April 11, 2013
Tim Dewar, email@example.com
Ojai resident Bob Daddi understands what Gustav Mahler was talking about when he said, “I am hitting my head against the walls, but the walls are giving way.” Except in Daddi’s case, the wall is a fence and it is going up.
The politically charged case has been brewing since 2009 and went deeper than the question of where the fence would go.
Thursday, Daddi received a mea culpa of sorts from the city when it determined that the building and zoning codes were in conflict when it came to his situation and he should have been able to construct the fence without a permit (except for a five-foot section that required a variance because it is in the street’s right-of-way).
For Daddi, who estimates he has spent dozens and dozens of hours and approximately $10,000 to prove something he has been arguing all along, it is too little, too late.
“It should have cost me nothing,” Daddi said. “If they can’t screw you in planning, they screw you in zoning.”
After Daddi lost his appeal in January seeking to build a four-foot masonry fence and pilasters at the curb line of his property on Quail Oaks Drive, he removed a portion that had been built in the right of way.
When he checked to see whether a permit was required to complete the remaining portion of the masonry fence six feet high instead of four, Community Development Director Rob Mullane told him “A
6-foot high wood fence is exempt from a Building Permit. We would, however, need to review and verify a site plan showing the location of the wall in relation to the property line, the roadway easement, the improved roadway, your driveway, and any other pertinent improvements. Given that the improved roadway does not follow the roadway easement, we would further require that you have a licensed surveyor ascertain the property line and indicate this on the site plan submitted to the City. Also — and this is something that we did not specifically discuss — should any trees need to be removed or substantially trimmed, you may need to obtain a tree permit. The site plan should note the species and diameter of any trees proposed for removal or trimming, and Planning Division staff can advise you if a tree permit is required.”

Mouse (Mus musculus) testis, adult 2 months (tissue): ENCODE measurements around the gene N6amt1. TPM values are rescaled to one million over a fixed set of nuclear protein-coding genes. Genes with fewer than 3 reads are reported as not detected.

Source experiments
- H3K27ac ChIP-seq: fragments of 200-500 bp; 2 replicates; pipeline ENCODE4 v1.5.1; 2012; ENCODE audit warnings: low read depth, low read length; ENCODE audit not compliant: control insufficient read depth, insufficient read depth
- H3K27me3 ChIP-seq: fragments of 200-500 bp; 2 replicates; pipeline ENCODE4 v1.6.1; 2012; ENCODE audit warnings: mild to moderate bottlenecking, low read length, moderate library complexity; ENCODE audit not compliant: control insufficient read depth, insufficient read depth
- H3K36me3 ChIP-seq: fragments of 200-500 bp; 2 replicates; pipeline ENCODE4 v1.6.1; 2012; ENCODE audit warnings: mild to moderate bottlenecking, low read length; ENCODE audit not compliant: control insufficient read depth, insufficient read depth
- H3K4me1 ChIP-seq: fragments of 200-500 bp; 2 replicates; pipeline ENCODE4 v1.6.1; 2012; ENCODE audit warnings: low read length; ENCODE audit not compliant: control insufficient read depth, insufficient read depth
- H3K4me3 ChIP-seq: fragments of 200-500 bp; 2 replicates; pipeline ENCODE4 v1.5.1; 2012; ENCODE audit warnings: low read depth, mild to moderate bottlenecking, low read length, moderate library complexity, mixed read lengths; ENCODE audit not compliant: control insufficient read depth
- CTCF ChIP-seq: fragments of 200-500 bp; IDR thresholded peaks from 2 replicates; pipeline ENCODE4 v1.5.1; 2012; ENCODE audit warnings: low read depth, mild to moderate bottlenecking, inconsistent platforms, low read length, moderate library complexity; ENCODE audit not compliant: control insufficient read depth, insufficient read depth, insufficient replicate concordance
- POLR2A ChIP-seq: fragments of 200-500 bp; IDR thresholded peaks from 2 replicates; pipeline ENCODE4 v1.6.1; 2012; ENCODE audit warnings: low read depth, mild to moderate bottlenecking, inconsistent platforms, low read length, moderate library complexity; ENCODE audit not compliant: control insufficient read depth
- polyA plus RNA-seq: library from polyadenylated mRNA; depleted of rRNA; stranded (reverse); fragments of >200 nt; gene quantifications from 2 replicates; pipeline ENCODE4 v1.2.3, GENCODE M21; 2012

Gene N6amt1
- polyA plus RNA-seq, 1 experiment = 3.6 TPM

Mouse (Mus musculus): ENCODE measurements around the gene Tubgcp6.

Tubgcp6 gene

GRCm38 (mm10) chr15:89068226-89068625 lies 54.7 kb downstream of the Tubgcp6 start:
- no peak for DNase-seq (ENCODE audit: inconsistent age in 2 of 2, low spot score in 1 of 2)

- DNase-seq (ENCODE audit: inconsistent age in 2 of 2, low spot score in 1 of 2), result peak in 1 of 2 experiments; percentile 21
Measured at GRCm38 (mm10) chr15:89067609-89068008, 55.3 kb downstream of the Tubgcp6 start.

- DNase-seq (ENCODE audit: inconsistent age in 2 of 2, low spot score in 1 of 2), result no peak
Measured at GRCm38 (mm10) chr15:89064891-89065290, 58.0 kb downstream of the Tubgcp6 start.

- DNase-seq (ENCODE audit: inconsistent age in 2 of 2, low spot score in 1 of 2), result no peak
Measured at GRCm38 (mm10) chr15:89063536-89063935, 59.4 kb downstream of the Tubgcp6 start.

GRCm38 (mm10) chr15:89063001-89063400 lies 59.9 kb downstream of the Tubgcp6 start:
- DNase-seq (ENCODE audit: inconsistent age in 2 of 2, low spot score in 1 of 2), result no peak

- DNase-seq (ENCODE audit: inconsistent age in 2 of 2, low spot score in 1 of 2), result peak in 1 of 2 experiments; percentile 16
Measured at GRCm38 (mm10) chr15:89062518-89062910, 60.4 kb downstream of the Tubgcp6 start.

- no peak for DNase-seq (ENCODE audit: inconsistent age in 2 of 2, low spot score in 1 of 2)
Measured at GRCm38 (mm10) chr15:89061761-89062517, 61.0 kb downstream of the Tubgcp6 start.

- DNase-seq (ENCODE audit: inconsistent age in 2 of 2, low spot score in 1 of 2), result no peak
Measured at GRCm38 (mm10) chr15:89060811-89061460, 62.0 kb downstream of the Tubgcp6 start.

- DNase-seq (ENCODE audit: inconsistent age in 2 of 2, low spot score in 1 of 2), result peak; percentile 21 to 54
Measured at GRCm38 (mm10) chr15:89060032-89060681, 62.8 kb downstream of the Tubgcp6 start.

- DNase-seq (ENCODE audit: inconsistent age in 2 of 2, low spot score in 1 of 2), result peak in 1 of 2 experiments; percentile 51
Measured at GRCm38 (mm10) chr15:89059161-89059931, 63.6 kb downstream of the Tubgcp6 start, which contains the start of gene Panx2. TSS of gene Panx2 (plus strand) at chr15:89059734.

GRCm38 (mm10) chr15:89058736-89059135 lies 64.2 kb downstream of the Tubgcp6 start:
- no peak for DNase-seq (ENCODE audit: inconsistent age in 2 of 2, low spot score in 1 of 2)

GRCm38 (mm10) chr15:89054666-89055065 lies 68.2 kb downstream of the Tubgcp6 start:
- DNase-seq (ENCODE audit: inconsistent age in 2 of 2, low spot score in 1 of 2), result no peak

Daddi’s attorney, Ryan Blatz, said Thursday he had been trying to have a discussion with city staff for two weeks regarding the wording of the code.
“The city’s building code says that you have to make a wall or fence out of certain materials, including wood and masonry, then in another part of the code it says if you use masonry then it is a wall,” Blatz explained. “They can’t have it both ways.”
Meanwhile, because of the city’s fee recovery policies, the price tag kept growing as staff devoted more time to the project.
“Since the city believes cost recovery is their right, I believe it is my right,” Daddi noted. I can’t believe they wouldn’t check first to make sure they were correct and on solid ground. The community development director should not have to rely on a subordinate that is not a licensed engineer or who holds a special technical position. He has a responsibility to research and fully understand the conditions and codes and current, codified requirements before he decides there are conditions and stipulations which are extraordinarily expensive to a homeowner, only to find they are erroneous and unnecessary. They (city staff) haven’t even said they were sorry. He had a chance to come in here and be an expeditor. Instead, he became a firewall.”